"Othello/me": Racial Drag and the Pleasures of Boundary-Crossing with Othello
In lieu of an abstract, the first paragraph of the essay follows:
In Othello, the boundary between Self and Other is famously, and perilously, permeable. Othello's assimilationist efforts to claim a selfhood within the Venetian community leads, for him, to a fatal hybridity: he ends, as Ania Loomba and others have discussed, as the Venetian instrument for slaying the foreign infidel within himself.1 What I want to examine here is how, in Othello's performance history, the self/other boundary has long been felt to be permeable in the other direction as well. For centuries, firsthand reports from both actors and audiences have centered on a common theme: the profound emotional intensity of watching or performing the role of Othello, an intensity very frequently (and perhaps surprisingly, given Othello's status as an "extravagant ... stranger") attributed to a profound identification with the character's emotional experience.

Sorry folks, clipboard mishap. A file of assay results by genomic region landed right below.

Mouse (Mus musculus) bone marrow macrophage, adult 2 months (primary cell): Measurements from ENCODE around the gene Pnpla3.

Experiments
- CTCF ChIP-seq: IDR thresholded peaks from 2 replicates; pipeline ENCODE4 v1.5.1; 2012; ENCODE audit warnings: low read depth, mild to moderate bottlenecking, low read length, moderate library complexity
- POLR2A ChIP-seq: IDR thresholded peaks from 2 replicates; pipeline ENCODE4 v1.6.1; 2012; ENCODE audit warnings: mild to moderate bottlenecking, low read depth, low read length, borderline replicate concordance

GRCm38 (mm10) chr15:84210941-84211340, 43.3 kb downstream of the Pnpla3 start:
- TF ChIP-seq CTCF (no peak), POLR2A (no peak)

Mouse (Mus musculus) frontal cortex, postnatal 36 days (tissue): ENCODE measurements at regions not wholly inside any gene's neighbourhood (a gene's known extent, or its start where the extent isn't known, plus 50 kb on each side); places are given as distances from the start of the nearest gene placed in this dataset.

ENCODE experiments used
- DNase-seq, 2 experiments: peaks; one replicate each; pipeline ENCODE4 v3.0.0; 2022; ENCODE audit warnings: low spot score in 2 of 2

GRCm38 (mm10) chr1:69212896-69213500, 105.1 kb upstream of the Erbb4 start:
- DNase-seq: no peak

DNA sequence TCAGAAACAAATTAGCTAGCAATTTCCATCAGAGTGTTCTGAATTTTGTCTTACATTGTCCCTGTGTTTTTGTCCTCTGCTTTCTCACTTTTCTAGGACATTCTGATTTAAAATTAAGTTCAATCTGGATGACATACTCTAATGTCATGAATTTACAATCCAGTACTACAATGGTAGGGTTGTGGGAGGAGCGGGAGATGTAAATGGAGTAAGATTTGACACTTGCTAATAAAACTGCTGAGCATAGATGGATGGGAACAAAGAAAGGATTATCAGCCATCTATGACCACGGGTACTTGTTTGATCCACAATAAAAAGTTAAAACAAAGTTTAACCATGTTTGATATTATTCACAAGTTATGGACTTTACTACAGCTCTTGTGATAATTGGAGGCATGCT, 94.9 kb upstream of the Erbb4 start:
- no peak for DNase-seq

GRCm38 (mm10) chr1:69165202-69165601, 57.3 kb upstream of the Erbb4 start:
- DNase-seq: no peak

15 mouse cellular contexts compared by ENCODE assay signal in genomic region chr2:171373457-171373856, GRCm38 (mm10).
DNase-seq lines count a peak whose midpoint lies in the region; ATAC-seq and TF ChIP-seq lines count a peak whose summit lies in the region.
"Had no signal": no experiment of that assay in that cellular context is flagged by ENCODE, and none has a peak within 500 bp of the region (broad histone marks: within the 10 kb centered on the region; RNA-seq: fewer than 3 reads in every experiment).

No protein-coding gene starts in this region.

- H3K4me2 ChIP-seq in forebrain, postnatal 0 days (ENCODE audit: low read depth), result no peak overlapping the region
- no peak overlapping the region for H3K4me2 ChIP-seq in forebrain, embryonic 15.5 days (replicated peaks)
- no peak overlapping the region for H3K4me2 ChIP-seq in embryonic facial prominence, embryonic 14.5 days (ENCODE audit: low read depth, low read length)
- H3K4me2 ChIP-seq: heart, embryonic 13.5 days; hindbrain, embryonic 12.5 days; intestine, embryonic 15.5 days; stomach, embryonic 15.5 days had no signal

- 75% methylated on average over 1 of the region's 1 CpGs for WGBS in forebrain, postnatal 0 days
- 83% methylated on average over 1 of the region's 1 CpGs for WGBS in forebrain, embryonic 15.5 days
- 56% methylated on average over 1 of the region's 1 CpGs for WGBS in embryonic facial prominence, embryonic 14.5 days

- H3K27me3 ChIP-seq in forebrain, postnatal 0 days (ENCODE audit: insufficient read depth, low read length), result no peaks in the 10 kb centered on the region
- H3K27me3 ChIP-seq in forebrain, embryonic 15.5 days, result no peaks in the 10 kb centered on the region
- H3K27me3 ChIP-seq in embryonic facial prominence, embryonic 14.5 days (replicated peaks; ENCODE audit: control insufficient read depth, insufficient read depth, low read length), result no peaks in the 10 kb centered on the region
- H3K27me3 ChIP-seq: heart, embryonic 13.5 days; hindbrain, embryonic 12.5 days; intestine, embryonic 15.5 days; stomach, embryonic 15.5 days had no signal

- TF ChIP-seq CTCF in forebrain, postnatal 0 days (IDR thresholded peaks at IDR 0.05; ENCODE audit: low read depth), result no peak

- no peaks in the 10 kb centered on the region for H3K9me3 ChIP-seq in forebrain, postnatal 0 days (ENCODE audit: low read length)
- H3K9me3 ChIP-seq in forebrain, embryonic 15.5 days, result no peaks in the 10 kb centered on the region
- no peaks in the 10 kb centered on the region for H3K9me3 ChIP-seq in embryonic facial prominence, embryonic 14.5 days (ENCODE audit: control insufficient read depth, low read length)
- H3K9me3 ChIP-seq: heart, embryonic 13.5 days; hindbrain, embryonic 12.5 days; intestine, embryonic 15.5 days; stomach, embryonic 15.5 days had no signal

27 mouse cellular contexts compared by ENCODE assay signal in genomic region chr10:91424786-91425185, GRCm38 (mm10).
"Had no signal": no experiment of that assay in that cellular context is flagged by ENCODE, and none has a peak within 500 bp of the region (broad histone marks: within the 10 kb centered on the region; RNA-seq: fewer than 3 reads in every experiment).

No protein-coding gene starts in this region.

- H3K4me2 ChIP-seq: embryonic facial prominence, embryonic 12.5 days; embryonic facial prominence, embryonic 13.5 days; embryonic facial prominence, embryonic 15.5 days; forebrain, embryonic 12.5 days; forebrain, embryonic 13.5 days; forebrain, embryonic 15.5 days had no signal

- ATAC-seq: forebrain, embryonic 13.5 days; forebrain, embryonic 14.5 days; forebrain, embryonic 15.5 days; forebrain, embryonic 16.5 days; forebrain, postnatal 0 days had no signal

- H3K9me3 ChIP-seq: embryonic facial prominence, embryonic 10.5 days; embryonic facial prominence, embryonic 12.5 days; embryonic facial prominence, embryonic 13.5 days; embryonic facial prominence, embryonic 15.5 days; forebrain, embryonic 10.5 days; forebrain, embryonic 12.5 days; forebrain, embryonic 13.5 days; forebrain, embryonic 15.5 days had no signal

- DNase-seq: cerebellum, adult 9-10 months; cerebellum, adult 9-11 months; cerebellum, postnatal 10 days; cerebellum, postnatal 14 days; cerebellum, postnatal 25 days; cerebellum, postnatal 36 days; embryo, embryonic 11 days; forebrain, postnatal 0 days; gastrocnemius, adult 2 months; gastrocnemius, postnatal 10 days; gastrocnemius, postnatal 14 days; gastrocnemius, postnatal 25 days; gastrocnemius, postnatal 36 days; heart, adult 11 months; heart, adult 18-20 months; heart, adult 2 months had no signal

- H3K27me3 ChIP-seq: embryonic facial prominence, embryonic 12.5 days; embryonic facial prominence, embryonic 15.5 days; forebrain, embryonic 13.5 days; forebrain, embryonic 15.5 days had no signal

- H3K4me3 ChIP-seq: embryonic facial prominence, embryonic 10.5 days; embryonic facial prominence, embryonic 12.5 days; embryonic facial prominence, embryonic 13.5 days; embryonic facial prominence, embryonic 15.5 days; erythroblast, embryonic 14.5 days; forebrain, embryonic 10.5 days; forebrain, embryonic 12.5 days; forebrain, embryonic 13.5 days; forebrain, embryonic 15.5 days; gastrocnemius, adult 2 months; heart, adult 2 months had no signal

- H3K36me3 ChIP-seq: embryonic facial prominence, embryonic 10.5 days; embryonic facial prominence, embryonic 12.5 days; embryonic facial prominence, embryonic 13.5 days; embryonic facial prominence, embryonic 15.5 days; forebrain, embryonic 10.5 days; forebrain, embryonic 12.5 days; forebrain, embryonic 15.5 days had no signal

1 Ania Loomba, Gender, Race, Renaissance Drama (New York: St. Martin's Press, 1989), 48; also see Patricia Parker, "Fantasies of 'Race' and 'Gender': Africa, Othello and Bringing to Light" in Women, 'Race' and Writing in the Early Modern Period, eds. Margo Hendricks and Patricia Parker (London and New York: Routledge, 1994), 84-110; 95-100; Jonathan Burton,"'A most wily bird': Leo African us, Othello, and the trafficking in difference" in Post-Colonial Shakespeares, eds. Ania Loomba and Martin Orkin (London and New York: Routledge, 1998), 43-63; 57-58.
""Othello/me": Racial Drag and the Pleasures of Boundary-Crossing with Othello,"
Comparative Drama: Vol. 35
, Article 4.
Available at: https://scholarworks.wmich.edu/compdr/vol35/iss1/4